Small girls descend on ropes. It is left to them to replenish the great aquifers. They have learned the path to those barren chambers. Have endured and mapped out the dark, dry throats that were drilled by greedy fathers. Forced to invoke whatever perverse reverse-osmosis that their child brains can muster, they have shed blood underground to conjure moisture. Our girls have rock in their bones. Have stone in their belly like you wouldn’t believe.
You, who have turned the guts of our weather inside out. Our seasons, our festivals – are no longer your own. New calendars have had to be drawn. We keep the story simple, and the fires burning until dawn. We pass tales around the flames. Of parcels delivered promptly to doors. Recount memories of heavy money, round and gold. Of tiny creatures with wings of glass. Of crickets that would cluster in the grass. Making saw music on their limbs.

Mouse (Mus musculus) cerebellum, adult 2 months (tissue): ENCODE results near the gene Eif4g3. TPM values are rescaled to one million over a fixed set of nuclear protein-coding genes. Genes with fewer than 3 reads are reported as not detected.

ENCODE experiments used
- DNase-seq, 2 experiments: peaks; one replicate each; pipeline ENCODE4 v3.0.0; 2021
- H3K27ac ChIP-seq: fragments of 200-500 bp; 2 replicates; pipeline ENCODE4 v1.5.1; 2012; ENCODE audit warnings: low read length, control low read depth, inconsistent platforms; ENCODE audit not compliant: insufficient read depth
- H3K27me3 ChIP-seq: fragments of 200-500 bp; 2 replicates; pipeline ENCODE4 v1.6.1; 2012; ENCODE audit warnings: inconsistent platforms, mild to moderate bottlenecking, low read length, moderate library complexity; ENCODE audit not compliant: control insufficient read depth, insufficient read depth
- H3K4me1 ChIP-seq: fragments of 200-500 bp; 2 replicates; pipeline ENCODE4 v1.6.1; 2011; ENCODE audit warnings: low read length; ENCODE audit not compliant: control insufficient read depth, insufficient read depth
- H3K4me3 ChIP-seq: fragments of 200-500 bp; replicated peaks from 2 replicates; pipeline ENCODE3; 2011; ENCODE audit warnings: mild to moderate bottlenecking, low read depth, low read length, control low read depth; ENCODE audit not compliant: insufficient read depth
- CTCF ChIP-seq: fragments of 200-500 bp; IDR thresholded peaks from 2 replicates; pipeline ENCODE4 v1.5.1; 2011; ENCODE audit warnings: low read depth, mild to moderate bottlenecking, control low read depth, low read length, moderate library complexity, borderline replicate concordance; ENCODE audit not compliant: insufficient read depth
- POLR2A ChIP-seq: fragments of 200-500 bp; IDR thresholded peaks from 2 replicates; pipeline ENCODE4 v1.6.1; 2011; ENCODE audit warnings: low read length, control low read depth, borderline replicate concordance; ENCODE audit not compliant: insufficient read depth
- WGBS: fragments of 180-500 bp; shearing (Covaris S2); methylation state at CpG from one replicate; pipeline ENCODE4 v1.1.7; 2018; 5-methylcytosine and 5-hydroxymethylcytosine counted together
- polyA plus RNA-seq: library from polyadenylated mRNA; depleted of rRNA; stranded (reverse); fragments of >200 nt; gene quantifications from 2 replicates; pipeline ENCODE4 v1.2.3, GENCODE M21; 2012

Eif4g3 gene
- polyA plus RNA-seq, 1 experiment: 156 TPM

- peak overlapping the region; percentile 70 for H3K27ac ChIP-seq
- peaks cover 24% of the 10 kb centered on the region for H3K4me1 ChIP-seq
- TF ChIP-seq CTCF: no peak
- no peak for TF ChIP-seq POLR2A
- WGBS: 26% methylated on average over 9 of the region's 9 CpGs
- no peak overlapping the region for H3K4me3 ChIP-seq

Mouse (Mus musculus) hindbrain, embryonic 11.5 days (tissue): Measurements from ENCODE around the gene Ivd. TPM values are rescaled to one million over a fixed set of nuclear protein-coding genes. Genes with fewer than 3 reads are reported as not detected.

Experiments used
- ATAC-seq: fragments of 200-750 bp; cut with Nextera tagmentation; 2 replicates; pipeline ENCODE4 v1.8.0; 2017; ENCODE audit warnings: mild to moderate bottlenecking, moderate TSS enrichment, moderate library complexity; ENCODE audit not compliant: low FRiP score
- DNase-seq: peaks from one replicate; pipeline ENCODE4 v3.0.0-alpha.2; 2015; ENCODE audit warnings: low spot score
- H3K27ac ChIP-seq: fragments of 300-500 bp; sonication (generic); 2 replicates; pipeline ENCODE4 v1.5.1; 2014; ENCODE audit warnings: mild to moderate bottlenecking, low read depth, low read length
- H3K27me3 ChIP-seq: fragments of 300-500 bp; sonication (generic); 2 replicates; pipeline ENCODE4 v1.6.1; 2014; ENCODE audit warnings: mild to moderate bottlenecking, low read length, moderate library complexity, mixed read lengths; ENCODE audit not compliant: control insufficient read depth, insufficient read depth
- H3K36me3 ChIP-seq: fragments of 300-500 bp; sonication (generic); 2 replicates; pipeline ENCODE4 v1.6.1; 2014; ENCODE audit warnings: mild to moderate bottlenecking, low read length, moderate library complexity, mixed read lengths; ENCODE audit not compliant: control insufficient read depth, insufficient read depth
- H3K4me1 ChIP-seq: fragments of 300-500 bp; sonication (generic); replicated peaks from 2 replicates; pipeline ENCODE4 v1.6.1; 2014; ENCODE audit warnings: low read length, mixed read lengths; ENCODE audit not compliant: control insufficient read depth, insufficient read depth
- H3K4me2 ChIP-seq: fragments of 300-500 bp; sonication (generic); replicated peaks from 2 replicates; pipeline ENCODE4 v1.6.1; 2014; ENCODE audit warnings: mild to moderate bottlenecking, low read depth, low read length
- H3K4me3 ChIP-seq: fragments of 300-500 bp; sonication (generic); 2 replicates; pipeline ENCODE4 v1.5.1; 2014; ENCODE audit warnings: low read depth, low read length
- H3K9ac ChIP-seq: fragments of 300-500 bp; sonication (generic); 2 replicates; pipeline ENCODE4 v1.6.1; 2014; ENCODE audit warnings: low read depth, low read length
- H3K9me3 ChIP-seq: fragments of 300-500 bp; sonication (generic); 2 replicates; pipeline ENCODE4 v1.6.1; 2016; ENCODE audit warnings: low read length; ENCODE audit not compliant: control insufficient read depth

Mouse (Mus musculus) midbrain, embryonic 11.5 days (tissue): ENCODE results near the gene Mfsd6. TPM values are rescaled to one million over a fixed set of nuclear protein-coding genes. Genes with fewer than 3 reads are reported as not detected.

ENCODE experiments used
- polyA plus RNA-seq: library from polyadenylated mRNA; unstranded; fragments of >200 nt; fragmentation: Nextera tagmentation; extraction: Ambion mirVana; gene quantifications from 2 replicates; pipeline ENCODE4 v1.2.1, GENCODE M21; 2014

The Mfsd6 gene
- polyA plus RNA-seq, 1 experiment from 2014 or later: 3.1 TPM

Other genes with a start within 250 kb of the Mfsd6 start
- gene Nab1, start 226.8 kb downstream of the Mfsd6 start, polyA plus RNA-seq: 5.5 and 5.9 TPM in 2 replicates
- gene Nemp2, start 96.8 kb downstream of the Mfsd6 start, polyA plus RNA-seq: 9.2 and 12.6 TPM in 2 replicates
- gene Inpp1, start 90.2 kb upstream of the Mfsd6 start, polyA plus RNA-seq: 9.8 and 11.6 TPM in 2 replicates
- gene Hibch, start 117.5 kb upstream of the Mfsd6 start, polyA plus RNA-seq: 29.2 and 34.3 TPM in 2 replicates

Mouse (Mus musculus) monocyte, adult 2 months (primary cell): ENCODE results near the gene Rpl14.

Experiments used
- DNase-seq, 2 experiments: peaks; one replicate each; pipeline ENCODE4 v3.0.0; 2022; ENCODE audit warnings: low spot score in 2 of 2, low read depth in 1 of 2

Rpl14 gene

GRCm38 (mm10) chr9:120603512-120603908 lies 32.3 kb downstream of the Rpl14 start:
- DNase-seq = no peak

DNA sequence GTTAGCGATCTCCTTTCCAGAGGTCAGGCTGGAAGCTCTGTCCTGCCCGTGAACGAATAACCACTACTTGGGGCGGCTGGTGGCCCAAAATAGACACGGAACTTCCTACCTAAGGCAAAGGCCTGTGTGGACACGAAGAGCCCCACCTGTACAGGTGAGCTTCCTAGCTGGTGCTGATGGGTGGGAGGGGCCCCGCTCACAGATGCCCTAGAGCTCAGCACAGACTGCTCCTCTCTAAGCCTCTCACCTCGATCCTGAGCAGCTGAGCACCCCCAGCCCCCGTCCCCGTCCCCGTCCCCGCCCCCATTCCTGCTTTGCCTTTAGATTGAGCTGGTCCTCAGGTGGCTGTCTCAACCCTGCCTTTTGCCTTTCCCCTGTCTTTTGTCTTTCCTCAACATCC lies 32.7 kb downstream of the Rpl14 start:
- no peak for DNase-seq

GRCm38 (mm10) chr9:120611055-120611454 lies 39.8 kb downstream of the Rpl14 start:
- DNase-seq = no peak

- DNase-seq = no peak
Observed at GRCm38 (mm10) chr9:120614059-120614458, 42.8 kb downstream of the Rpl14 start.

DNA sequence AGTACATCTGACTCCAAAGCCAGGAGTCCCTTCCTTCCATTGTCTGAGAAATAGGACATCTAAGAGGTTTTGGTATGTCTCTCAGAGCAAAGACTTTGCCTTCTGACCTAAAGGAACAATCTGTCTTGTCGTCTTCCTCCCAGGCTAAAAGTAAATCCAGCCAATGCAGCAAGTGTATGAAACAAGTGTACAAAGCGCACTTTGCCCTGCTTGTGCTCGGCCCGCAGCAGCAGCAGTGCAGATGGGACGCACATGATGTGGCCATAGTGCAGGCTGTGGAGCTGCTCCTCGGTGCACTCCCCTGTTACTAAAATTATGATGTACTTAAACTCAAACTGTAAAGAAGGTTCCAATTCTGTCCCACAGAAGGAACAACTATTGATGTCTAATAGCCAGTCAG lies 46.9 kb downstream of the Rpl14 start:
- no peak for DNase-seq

At midnight, we forbid anyone to feed the pyre. We have become superstitious over blazes that threaten never to go out. With every organ, we will our carbon currency into collapse. So that our eyes may gather in the ashes. A vigil that powders flat to the ground.
Once the embers have finally blinked out, we exchange warm handfuls among us. We pass the grey, and remember her. Taking a moment to study the fissures in our hands by the drowsy light of dawn. When all that is done. When our palms have taken on the hue of that fathomless, hollow sea – we join wrists. We saw arm against arm, and begin our song. Waiting on that compass point, and the sun.
When we can free up the bodies, we have vowed to raise her statue. Build her likeness from all the things that we’ve found no other use for. Some want Mother Nature pointing valiantly to some jungled horizon. But there are others who feel she should be clapping in the way that she did. As if she’d captured a terrible lie between her palms.